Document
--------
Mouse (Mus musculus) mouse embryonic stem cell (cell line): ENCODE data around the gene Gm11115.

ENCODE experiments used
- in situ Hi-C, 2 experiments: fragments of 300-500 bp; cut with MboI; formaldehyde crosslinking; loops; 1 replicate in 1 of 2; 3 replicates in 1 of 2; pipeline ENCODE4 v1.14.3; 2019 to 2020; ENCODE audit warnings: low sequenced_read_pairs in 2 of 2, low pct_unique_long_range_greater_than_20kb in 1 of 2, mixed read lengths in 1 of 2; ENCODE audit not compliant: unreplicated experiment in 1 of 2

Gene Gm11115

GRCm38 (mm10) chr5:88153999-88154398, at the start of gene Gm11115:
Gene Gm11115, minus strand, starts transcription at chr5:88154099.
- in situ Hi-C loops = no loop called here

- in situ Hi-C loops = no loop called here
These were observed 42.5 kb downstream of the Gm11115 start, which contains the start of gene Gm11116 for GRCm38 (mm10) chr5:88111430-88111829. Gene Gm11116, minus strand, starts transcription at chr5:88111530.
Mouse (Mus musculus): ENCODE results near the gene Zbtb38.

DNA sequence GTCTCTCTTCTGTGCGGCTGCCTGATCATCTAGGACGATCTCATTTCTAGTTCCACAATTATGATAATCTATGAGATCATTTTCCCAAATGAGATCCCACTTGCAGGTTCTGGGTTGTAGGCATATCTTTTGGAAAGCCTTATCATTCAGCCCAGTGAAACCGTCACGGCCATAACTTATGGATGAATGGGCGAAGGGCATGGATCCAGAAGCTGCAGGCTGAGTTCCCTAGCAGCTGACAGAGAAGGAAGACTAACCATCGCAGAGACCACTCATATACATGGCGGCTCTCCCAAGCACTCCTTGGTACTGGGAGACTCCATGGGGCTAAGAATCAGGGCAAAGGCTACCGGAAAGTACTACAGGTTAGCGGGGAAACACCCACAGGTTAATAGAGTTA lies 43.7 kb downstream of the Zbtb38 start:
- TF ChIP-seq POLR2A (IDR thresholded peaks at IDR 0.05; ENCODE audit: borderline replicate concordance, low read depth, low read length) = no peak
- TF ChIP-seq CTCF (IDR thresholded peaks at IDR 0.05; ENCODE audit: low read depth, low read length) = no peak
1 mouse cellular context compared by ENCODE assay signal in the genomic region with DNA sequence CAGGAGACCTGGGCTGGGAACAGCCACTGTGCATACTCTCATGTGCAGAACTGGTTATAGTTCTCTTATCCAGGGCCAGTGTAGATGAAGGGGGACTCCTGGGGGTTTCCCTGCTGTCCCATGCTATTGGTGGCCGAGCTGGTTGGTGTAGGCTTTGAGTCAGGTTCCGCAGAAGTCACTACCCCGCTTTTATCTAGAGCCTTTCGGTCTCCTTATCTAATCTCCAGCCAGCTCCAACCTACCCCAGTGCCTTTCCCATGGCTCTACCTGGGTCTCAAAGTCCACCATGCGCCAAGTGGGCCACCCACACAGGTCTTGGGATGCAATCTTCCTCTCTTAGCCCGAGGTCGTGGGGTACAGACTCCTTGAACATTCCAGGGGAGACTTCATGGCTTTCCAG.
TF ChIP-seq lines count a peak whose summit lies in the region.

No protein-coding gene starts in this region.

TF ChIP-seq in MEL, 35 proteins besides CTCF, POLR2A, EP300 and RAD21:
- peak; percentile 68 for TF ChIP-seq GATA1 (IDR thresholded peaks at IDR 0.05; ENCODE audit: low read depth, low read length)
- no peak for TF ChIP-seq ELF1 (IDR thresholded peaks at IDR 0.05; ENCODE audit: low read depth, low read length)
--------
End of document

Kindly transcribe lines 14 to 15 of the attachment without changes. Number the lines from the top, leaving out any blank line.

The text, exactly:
1 mouse cellular context compared by ENCODE assay signal in the genomic region with DNA sequence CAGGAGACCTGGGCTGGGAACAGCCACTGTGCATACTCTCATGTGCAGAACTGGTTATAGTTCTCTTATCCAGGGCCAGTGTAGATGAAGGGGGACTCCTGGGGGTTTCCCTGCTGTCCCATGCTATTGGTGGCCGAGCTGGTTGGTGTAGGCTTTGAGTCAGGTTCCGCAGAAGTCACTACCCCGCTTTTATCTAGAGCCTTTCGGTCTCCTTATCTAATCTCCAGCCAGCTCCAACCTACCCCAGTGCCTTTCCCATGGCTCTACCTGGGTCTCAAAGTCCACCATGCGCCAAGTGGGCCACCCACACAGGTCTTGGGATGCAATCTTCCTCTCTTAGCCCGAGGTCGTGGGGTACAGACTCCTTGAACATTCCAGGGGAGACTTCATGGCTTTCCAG.
TF ChIP-seq lines count a peak whose summit lies in the region.